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A career professional at Levi Strauss & Company, Eileen Lee learned about dyeing, weaving, and sewing on an international scale: giant factories full of loud looms weaving 2/2 twill, pattern pieces cut out of four-foot-high stacks of cloth, and no possibility of adding a tuck here or a dart there without retooling. During her years in the industry, Eileen saw major shifts in the market for the company's signature product, as their target customer began to look elsewhere and their manufacturing shifted overseas.
A century ago, Eileen's grandmother saw a tradition on the cusp of changing, even disappearing. Hawaiian quilting grew from the basic stitches taught by Christian missionaries into a distinct cultural tradition, with large appliqué motifs and echo quilting lines. But the quilters who made these quilts didn't share them outside their families; some quilts were burned to keep their designs a secret. Hannah Ku´umililani Cummings Baker threw open her cache of quilt designs and taught the skill to anyone who cared to learn, creating both a wider market and a fresh generation of quilters. One of her students was her granddaughter Eileen, who wrote about Hannah in PieceWork Summer 2021.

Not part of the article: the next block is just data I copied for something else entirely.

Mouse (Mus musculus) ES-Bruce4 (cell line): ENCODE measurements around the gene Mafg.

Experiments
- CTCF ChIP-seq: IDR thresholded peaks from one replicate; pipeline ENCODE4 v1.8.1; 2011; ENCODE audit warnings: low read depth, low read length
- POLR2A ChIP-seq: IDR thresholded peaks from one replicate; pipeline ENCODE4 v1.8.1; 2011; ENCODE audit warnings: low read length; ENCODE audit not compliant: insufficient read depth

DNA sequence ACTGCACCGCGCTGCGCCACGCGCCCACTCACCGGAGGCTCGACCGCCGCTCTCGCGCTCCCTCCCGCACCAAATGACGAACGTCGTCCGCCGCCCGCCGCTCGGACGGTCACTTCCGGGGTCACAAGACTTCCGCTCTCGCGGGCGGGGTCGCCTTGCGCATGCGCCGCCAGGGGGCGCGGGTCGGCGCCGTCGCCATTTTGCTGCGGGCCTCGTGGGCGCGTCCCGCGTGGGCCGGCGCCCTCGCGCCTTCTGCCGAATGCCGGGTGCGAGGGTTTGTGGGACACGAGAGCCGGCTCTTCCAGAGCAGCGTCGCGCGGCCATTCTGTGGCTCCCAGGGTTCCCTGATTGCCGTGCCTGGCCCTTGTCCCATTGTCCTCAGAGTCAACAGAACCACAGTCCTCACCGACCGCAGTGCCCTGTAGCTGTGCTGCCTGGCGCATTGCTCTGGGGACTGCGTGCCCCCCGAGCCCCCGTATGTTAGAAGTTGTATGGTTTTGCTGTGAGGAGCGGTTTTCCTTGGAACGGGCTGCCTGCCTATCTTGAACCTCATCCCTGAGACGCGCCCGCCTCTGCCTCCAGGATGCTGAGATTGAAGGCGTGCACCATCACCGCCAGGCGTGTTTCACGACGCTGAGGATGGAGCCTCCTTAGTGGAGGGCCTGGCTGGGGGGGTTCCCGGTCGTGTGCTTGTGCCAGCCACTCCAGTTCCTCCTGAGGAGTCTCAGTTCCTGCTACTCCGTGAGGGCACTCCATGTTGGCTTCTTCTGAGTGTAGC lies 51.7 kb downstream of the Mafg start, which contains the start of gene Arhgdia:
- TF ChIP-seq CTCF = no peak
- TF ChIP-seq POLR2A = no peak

After managing a yarn store and creating a weaving studio, Eileen now teaches spnning, weaving, and knitting in her own fiber business, Mz Fiber. From her grandmother's tutelage to a career in mass-market textiles to her current studio and teaching practice, Eileen Lee's story is woven and stitched together.
This episode is brought to you by:
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